Arsenic Basic Process Assessment Guide

The concentraion of Iron in source water can be one of the main drivers in technology selection, therefore the presnece of iron will play a prominent role in technology selection and the treatability of a given water source.  The most effective arsenic removal processes available are iron-based treatment technologies such as chemical coagulation/filtration with iron salts and adsorptive media with iron-based products.  These methods are particularly effective in removing arsenic because iron has a strong affinity to adsorb arsenic.  Because of the unique role iron plays in facilitating arsenic removal, the level of iron in the source water is a primary consideration in the selection of an optimal treatment approach.

Arsenic to Iron ratio chart

The above chart shows a detailed description of the range of iron concentrations relative to arsenic concentrations and how the Fe:As ration could influence the treatment technology chosen.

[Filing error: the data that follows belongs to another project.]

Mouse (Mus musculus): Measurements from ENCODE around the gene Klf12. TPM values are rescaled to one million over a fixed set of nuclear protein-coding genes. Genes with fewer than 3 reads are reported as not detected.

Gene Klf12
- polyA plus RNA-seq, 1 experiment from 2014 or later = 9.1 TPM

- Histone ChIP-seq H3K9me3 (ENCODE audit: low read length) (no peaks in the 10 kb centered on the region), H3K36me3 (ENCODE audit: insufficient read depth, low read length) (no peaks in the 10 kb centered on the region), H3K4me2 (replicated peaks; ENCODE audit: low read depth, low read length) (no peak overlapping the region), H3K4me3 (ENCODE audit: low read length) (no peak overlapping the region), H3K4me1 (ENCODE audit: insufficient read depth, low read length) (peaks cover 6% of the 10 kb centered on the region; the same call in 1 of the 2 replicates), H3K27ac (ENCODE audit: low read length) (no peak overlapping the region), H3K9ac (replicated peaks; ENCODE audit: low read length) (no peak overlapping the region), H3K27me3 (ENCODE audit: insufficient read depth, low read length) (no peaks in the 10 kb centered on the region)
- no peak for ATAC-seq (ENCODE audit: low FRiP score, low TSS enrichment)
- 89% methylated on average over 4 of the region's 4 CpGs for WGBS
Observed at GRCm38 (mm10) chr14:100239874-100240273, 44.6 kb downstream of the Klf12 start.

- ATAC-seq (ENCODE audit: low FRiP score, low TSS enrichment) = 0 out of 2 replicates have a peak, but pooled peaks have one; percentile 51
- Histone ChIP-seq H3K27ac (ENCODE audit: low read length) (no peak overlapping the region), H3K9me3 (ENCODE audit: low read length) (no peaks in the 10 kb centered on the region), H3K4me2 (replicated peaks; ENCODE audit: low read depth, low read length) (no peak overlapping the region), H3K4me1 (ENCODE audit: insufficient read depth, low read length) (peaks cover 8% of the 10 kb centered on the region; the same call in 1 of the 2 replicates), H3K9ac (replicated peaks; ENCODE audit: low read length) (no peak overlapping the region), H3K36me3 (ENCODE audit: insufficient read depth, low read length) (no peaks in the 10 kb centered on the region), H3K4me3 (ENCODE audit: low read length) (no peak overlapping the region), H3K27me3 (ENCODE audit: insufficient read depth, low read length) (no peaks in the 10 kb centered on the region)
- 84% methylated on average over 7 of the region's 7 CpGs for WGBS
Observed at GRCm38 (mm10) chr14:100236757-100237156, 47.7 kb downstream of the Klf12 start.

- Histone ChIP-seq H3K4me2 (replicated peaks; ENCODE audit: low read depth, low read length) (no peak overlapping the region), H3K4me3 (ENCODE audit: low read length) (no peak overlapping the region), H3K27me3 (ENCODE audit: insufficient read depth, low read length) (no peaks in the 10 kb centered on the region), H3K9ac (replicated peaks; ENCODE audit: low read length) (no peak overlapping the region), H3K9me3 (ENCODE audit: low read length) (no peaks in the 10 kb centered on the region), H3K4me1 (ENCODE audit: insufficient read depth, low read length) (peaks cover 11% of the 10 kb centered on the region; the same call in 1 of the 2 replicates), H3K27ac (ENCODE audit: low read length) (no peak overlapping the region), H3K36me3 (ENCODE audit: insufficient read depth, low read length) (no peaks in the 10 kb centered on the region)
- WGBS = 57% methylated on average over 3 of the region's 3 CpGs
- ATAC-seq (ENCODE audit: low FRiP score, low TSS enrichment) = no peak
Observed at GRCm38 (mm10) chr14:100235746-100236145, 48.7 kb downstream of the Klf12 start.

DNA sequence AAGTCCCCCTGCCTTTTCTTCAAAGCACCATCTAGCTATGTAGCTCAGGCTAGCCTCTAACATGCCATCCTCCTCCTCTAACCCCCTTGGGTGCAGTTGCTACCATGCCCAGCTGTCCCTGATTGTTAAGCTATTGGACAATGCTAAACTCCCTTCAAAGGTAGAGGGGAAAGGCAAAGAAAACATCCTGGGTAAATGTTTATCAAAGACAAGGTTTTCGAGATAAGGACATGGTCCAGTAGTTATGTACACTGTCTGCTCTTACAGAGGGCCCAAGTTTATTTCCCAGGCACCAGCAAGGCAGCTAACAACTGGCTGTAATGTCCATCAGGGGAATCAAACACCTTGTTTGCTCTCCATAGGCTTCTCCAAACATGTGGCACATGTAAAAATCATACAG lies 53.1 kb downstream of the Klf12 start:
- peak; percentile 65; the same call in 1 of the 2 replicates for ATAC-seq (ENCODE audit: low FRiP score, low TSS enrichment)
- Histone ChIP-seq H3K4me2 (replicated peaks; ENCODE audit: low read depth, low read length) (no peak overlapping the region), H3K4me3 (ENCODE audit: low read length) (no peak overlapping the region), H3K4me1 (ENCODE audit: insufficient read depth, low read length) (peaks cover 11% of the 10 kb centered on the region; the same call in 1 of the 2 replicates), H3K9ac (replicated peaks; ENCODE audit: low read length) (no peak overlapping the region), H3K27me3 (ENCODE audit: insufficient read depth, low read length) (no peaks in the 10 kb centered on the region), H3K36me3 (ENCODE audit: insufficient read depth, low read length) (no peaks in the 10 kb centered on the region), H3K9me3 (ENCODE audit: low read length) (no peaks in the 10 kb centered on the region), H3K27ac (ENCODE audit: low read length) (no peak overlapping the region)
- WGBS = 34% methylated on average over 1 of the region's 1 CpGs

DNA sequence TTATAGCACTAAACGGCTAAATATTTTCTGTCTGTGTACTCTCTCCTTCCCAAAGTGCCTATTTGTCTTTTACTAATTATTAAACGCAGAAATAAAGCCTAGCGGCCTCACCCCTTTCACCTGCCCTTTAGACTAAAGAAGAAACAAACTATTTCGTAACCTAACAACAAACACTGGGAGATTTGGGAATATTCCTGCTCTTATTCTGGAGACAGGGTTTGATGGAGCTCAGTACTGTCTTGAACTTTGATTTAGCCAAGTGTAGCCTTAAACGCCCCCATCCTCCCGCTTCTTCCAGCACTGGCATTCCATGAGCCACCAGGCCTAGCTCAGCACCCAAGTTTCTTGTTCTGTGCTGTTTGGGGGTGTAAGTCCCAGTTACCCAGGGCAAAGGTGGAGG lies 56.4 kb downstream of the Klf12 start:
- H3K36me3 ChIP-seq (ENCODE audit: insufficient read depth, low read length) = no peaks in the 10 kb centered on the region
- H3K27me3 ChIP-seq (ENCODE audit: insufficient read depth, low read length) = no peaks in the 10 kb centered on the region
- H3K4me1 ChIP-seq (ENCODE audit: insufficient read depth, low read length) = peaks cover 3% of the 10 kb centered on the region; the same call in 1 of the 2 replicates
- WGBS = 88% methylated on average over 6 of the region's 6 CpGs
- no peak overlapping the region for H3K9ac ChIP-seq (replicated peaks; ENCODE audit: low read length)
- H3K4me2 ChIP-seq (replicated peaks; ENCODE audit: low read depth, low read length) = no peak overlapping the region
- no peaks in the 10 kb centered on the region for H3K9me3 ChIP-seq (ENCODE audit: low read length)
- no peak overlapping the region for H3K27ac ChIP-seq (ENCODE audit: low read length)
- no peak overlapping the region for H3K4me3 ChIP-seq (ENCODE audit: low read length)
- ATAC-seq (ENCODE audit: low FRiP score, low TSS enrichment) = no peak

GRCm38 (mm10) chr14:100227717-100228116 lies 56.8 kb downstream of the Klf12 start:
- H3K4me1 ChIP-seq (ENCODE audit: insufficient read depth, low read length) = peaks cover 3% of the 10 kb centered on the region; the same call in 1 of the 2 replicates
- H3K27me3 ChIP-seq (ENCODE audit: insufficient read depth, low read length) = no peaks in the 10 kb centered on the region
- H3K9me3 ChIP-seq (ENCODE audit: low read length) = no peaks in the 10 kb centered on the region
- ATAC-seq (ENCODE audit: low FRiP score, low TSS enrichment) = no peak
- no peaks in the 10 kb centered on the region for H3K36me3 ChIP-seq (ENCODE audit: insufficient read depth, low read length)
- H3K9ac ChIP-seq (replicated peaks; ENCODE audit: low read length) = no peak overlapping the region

• HIGH iron levels (>0.3 mg/L).  HIGH Fe:As ratio (>20:1)
    Iron removal processes can be used to promote arsenic removal from drinking water via adsorption and co-precipitation.  Source waters with this ratio are potential candidates for arsenic removal by iron removal.  (A)
  • MODERATE iron levels (>0.3 mg/L). LOW Fe:As ratio (<20:1)
    If the iron to arsenic ratio in the source water is less than 20:1, then a modified treatment process such as coagulation/filtration with the addition of iron salts should be considered. (B)
  • LOW iron levels (<0.3 mg/L).
    Technologies such as adsorptive media, coagulation/filtration, and ion exchange are best suited for sites with relatively low iron levels in their source waters at less than 300 ug/L, the secondary MCL for iron. (C)

This process selection is very basic and the removal capacities depicted are meant to be a general rule of thumb.  It is important to run a General Mineral Analysis on your water to determine the best treatment approach.